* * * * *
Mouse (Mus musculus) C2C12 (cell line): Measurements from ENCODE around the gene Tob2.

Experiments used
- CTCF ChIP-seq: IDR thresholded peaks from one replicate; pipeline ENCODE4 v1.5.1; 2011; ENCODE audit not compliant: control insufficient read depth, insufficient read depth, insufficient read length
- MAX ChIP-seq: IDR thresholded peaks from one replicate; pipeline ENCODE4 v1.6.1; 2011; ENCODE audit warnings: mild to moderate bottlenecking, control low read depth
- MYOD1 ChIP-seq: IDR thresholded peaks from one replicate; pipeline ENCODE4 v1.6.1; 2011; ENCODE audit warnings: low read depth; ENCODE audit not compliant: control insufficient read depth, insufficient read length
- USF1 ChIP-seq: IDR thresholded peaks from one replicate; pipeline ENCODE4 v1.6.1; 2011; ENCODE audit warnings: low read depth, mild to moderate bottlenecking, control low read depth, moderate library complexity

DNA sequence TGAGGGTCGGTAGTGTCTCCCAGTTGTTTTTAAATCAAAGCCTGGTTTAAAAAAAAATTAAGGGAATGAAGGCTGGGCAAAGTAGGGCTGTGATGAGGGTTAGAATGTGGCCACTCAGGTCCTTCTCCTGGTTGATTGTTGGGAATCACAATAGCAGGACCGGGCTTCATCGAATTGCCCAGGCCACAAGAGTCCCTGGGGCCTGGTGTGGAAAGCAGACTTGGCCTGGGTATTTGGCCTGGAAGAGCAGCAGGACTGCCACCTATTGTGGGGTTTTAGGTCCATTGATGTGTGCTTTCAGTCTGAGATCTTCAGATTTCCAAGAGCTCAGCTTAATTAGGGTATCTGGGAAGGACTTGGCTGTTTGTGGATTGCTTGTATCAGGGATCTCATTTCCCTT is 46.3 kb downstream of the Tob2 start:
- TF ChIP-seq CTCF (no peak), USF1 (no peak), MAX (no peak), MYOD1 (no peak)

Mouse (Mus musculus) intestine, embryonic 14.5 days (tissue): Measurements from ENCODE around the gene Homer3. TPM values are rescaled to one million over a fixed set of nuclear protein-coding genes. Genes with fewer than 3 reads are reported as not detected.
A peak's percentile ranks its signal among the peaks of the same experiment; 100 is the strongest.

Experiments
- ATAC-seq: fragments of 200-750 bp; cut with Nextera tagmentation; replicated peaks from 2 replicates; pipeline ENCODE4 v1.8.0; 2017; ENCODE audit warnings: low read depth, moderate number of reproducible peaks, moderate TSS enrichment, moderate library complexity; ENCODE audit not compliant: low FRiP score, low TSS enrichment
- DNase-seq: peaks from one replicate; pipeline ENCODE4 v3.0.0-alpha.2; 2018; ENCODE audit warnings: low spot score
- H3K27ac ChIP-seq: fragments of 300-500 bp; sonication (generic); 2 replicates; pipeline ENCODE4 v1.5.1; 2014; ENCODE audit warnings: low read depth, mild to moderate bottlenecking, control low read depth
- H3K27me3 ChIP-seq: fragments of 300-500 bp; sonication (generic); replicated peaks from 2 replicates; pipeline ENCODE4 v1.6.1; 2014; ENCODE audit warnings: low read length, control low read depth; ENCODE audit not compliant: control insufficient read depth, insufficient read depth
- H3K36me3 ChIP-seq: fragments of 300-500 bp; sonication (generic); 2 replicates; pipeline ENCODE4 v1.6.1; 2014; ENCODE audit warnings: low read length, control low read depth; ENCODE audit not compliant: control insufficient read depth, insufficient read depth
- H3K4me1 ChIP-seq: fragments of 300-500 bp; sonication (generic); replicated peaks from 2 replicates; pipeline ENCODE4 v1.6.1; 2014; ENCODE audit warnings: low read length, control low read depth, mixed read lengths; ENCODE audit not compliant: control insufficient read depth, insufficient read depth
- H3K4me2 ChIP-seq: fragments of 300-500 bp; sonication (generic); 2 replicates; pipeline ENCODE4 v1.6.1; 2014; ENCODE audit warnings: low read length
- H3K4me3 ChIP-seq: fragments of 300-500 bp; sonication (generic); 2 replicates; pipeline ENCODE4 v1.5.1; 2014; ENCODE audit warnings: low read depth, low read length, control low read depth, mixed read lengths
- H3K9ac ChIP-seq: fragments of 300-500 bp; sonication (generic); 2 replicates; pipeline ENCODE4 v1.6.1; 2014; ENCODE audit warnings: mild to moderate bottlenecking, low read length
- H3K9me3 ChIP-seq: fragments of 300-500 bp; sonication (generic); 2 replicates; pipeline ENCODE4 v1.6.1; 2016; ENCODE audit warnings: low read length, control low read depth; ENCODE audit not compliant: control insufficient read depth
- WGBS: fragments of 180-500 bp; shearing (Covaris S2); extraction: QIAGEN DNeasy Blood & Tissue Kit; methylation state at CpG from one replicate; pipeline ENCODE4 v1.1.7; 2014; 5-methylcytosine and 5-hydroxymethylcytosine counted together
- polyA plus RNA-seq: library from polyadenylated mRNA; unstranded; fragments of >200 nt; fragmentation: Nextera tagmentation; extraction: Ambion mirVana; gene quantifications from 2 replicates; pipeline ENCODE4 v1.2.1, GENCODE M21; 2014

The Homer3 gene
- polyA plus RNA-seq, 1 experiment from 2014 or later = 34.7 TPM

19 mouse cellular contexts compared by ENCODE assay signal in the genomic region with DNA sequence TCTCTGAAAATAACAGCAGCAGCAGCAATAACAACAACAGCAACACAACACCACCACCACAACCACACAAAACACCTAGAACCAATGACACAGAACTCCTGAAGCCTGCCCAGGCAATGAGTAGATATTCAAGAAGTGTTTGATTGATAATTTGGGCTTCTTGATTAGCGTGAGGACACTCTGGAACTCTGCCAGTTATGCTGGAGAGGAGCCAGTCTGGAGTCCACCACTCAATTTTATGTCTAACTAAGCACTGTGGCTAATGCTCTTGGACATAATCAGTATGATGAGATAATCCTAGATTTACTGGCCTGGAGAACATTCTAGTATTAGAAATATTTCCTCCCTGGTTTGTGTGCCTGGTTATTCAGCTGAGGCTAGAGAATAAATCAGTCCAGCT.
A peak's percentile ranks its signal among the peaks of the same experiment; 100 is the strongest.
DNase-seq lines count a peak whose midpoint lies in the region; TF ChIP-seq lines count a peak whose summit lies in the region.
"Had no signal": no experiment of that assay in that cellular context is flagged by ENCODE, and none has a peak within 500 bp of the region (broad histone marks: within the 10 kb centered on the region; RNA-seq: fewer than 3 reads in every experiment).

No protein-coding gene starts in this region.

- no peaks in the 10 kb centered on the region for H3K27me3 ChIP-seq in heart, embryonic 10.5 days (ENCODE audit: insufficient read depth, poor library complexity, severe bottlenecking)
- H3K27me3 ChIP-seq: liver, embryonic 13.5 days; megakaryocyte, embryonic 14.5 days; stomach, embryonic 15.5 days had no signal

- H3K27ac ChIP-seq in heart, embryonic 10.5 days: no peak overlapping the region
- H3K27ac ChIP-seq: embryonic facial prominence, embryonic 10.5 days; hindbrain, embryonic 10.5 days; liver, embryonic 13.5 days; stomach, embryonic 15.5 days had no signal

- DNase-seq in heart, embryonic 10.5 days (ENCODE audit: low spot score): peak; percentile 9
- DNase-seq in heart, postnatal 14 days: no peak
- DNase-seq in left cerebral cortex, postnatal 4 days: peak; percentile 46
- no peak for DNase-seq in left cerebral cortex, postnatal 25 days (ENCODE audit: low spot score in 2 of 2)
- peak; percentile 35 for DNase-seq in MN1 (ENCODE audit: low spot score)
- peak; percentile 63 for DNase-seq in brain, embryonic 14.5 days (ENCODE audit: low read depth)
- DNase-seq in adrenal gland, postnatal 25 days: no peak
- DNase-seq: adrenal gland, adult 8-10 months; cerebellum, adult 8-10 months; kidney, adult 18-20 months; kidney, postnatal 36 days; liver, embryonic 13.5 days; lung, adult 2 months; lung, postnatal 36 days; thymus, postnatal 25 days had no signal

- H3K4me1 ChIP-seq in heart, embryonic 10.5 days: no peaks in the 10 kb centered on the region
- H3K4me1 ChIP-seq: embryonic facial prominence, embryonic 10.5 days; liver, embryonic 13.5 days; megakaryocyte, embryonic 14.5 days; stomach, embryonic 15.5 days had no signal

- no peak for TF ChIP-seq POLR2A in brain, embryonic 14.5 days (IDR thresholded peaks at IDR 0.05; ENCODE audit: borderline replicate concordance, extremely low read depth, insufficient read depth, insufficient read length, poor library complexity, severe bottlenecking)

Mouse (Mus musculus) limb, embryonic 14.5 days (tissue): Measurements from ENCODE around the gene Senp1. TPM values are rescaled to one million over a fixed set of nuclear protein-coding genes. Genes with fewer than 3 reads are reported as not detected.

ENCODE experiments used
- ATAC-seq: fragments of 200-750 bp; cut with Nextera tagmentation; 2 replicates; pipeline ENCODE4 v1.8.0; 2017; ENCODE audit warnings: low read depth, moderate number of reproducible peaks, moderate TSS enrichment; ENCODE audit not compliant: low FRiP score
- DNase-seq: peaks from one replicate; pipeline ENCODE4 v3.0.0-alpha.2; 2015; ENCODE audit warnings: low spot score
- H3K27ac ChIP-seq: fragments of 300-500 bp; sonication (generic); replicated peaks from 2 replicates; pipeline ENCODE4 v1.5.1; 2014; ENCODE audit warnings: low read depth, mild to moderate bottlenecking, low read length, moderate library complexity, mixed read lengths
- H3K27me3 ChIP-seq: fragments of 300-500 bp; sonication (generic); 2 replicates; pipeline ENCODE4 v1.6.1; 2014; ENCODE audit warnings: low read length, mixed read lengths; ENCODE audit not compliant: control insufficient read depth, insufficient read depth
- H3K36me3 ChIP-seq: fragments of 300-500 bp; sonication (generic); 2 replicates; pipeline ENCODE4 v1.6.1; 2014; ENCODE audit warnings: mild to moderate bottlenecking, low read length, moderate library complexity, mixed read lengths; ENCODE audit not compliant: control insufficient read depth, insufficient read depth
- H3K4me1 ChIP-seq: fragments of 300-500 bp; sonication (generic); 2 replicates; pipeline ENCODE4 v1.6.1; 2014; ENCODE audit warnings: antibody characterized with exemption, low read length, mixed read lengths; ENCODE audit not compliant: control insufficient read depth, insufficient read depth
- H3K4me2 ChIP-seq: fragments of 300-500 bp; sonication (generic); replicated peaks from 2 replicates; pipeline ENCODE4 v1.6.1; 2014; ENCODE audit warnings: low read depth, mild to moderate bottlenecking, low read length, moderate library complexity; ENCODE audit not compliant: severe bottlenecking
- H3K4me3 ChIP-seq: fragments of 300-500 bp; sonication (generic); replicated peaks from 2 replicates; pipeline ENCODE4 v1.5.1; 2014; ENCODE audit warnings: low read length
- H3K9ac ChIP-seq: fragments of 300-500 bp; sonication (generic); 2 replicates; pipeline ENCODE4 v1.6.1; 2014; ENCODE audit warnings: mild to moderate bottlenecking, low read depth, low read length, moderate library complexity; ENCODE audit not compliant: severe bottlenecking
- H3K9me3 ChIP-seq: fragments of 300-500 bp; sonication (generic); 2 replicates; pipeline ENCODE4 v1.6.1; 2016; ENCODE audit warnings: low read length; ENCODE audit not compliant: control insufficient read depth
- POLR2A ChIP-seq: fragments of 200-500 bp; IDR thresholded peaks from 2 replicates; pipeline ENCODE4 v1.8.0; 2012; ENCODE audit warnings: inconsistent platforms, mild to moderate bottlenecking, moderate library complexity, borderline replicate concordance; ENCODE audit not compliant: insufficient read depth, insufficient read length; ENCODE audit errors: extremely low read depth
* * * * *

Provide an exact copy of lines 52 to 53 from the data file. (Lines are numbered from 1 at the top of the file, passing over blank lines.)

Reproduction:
- H3K36me3 ChIP-seq: fragments of 300-500 bp; sonication (generic); 2 replicates; pipeline ENCODE4 v1.6.1; 2014; ENCODE audit warnings: mild to moderate bottlenecking, low read length, moderate library complexity, mixed read lengths; ENCODE audit not compliant: control insufficient read depth, insufficient read depth
- H3K4me1 ChIP-seq: fragments of 300-500 bp; sonication (generic); 2 replicates; pipeline ENCODE4 v1.6.1; 2014; ENCODE audit warnings: antibody characterized with exemption, low read length, mixed read lengths; ENCODE audit not compliant: control insufficient read depth, insufficient read depth